Rapid, Transient Potentiation of Dendritic Spines in Context-Induced Relapse to Cocaine Seeking.

Rapid, transient potentiation of dendritic spines in context-induced relapse to cocaine seeking.

Addict Biol. 2013 May 6;
Stankeviciute NM, Scofield MD, Kalivas PW, Gipson CD

Addiction to cocaine produces long-lasting, stable changes in brain synaptic physiology that might contribute to the vulnerability to relapse. In humans, exposure to environmental contexts previously paired with drug use precipitates relapse, but the neurobiological mechanisms mediating this process are unknown. Initiation of cocaine relapse via re-exposure to a drug-associated context elicited reinstatement of cocaine seeking as well as rapid, transient synaptic plasticity in the nucleus accumbens core (NAcore), measured as an increase in dendritic spine diameter. These results show that rapid context-evoked synaptic potentiation in the NAcore may underpin relapse to cocaine use. HubMed – addiction


Histamine H3 receptors, The complex interaction with dopamine and its implications for addiction.

Br J Pharmacol. 2013 May 3;
Ellenbroek BA

Histamine H3 receptors are best known as presynaptic receptors inhibiting the release of histamine, as well as other neurotransmitters including acetylcholine and dopamine. However, in the dorsal and ventral striatum, the vast majority of H3 receptors are actually located postsynaptically on medium sized spiny output neurons. These cells also contain large numbers of dopamine (D1 and D2) receptors and it has been shown that H3 receptors form heterodimers with both dopamine receptors. Thus the anatomical localization of H3 receptors suggests a complex interaction that could both enhance and inhibit the dopaminergic neurotransmission. Dopamine especially within the striatal complex plays a crucial role in the development of addiction, both in the initial reinforcing effects of drugs of abuse, as well as in maintenance, relapse and reinstatement of drug taking behaviour. It is therefore conceivable that H3 receptors can moderate the development and maintenance of drug addiction. In the present paper, we will review the current literature on the involvement of H3 receptors in drug addiction and will try to explain these data in a theoretical framework, as well as provide suggestions for further research. HubMed – addiction


Impact of Lifetime Alcohol Use on Liver Fibrosis in a Population of HIV-Infected Patients With and Without Hepatitis C Coinfection.

Alcohol Clin Exp Res. 2013 May 3;
Fuster D, Tsui JI, Cheng DM, Quinn EK, Bridden C, Nunes D, Libman H, Saitz R, Samet JH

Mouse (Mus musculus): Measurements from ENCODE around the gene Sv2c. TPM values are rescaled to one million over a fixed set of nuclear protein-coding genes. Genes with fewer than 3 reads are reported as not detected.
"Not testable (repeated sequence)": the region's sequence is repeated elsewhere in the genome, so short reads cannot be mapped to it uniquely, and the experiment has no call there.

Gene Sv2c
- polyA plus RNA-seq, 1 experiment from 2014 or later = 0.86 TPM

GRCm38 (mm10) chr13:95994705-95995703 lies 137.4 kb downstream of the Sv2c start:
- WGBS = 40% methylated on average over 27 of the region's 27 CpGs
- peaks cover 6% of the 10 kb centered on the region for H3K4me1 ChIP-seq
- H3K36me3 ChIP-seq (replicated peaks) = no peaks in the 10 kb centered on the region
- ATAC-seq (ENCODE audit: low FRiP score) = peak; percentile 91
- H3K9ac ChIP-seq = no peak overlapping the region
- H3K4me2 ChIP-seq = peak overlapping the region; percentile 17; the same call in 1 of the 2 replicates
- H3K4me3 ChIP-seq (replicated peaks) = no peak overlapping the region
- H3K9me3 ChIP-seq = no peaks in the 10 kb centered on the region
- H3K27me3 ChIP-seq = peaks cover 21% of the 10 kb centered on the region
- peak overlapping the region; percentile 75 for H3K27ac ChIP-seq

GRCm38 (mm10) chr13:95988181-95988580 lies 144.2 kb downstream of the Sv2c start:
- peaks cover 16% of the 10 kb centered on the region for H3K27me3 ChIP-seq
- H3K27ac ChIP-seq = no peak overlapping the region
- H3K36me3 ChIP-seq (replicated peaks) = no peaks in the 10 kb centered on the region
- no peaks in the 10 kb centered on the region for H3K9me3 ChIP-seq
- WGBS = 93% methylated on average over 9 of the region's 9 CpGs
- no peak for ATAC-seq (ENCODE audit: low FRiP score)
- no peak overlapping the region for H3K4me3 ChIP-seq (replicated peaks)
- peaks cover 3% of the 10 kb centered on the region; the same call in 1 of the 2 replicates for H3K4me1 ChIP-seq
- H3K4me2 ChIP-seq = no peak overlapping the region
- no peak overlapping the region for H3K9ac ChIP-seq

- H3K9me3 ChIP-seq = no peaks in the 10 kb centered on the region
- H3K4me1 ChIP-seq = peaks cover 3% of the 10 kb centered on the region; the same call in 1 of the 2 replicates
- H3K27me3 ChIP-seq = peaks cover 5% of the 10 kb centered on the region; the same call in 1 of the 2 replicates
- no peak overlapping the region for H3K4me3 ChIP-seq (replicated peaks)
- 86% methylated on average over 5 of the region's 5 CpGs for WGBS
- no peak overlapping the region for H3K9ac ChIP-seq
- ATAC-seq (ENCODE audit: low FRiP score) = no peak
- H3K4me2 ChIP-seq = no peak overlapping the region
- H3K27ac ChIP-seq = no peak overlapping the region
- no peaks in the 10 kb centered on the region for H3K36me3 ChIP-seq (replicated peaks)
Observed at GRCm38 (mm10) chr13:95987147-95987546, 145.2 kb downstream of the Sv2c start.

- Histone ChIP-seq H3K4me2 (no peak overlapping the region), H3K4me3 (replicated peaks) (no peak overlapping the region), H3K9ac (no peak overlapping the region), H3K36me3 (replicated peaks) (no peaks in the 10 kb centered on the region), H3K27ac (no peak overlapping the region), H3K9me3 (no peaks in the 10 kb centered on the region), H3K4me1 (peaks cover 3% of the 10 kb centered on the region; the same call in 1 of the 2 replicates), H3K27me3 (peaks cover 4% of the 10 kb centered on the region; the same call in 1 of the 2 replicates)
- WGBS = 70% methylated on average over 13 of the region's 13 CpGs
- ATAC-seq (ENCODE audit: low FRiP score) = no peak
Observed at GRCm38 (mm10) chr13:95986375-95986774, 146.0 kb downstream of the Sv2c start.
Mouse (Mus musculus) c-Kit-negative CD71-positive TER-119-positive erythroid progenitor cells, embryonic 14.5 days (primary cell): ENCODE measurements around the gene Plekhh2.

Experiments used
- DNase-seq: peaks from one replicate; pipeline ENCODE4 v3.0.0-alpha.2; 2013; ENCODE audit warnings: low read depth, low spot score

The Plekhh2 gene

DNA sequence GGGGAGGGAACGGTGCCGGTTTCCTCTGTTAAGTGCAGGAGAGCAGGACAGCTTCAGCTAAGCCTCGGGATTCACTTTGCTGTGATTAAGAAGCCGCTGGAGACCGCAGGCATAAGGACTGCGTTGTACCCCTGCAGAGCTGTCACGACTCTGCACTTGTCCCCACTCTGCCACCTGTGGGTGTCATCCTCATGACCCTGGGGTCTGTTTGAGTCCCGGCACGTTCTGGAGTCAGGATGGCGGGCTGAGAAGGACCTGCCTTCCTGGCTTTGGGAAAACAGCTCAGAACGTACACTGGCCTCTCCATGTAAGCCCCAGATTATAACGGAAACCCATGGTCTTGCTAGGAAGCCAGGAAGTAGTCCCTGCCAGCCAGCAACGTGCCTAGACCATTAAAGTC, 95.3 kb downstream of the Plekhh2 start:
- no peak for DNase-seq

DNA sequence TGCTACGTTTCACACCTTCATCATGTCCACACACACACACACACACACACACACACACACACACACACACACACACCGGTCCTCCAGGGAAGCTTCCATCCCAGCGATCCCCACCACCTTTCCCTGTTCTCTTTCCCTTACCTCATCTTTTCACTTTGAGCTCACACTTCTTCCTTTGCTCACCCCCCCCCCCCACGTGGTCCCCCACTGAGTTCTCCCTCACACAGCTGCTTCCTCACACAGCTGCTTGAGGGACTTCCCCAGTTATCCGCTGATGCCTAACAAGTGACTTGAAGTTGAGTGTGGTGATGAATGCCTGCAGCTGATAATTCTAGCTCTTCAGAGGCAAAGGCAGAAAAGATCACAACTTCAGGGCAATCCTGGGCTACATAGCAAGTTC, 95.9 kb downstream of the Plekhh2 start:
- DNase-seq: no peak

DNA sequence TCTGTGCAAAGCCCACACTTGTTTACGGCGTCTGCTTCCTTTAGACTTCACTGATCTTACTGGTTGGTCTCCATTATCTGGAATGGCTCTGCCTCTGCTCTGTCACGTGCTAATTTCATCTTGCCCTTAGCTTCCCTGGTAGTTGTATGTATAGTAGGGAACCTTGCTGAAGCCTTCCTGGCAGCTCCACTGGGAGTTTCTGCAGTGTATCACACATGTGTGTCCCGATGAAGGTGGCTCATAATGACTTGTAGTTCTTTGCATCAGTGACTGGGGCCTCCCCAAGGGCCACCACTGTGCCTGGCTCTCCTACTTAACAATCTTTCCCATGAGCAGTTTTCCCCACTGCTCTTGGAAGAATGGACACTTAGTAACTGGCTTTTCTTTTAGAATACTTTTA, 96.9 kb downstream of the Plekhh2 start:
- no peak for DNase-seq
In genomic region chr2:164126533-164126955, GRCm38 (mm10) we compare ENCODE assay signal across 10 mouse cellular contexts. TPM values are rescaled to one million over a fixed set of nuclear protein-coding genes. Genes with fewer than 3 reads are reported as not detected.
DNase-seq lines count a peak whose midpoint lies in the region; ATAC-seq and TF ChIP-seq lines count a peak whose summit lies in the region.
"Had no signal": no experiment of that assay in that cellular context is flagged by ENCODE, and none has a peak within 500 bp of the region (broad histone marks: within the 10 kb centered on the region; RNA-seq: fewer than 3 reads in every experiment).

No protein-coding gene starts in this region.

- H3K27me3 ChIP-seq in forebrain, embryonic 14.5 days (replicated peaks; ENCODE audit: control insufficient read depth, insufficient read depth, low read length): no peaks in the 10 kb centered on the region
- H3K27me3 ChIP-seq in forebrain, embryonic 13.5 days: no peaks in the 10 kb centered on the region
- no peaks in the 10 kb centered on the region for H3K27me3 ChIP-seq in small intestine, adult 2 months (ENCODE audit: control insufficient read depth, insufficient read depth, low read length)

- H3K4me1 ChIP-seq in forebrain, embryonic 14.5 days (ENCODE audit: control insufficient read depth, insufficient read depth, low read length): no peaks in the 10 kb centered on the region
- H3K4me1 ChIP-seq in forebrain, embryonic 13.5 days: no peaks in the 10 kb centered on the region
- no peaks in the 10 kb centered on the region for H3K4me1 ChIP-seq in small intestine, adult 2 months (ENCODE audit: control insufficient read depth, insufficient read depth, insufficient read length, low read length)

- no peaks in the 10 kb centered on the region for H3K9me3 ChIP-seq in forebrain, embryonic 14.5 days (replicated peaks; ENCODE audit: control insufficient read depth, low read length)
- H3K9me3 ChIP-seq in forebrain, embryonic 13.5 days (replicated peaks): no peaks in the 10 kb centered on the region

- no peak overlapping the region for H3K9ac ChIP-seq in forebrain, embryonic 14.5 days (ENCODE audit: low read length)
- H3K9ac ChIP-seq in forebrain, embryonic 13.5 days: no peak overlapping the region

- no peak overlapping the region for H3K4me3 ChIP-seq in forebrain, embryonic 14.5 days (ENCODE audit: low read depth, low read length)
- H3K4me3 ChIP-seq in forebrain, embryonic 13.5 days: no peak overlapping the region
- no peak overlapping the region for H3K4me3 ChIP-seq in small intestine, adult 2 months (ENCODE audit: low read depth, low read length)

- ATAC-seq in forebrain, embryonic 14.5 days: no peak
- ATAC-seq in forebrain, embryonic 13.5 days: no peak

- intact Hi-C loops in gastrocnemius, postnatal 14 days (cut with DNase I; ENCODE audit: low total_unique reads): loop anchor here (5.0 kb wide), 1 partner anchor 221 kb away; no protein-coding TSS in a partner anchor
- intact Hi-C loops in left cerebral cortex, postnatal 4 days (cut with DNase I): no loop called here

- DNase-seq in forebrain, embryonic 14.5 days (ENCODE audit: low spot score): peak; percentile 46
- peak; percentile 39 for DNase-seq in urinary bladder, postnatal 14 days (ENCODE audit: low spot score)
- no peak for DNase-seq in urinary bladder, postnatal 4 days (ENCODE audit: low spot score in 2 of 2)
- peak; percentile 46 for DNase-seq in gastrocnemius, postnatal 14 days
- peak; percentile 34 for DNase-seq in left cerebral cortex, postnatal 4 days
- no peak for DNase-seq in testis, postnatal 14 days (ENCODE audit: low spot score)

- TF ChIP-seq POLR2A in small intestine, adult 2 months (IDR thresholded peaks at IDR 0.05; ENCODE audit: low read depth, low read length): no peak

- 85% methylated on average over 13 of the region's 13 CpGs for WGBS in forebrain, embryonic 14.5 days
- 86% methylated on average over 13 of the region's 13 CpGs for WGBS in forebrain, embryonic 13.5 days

BACKGROUND: The effect of alcohol on liver disease in HIV infection has not been well characterized. METHODS: We performed a cross-sectional multivariable analysis of the association between lifetime alcohol use and liver fibrosis in a longitudinal cohort of HIV-infected patients with alcohol problems. Liver fibrosis was estimated with 2 noninvasive indices, “FIB-4,” which includes platelets, liver enzymes, and age; and aspartate aminotransferase/platelet ratio index (“APRI”), which includes platelets and liver enzymes. FIB-4 <1.45 and APRI %%T::33%%3.25 and APRI >1.5 defined advanced liver fibrosis. The main independent variable was lifetime alcohol consumption (<150 kg, 150 to 600 kg, >600 kg). RESULTS: Subjects (n = 308) were 73% men, mean age 43 years, 49% with hepatitis C virus (HCV) infection, 60% on antiretroviral therapy, 49% with an HIV RNA load <1,000 copies/ml, and 18.7% with a CD4 count <200 cells/mm(3) . Forty-five percent had lifetime alcohol consumption >600 kg, 32.7% 150 to 600 kg, and 22.3% <150 kg; 33% had current heavy alcohol use, and 69% had >9 years of heavy episodic drinking. Sixty-one percent had absence of liver fibrosis and 10% had advanced liver fibrosis based on FIB-4. In logistic regression analyses, controlling for age, gender, HCV infection, and CD4 count, no association was detected between lifetime alcohol consumption and the absence of liver fibrosis (FIB-4 <1.45) (adjusted odds ratio [AOR] = 1.12 [95% CI: 0.25 to 2.52] for 150 to 600 kg vs. <150 kg; AOR = 1.11 [95% CI: 0.52 to 2.36] for >600 kg vs. <150 kg; global p = 0.95). Additionally, no association was detected between lifetime alcohol use and advanced liver fibrosis (FIB-4 >3.25). Results were similar using APRI, and among those with and without HCV infection. CONCLUSIONS: In this cohort of HIV-infected patients with alcohol problems, we found no significant association between lifetime alcohol consumption and the absence of liver fibrosis or the presence of advanced liver fibrosis, suggesting that alcohol may be less important than other known factors that promote liver fibrosis in this population. HubMed – addiction



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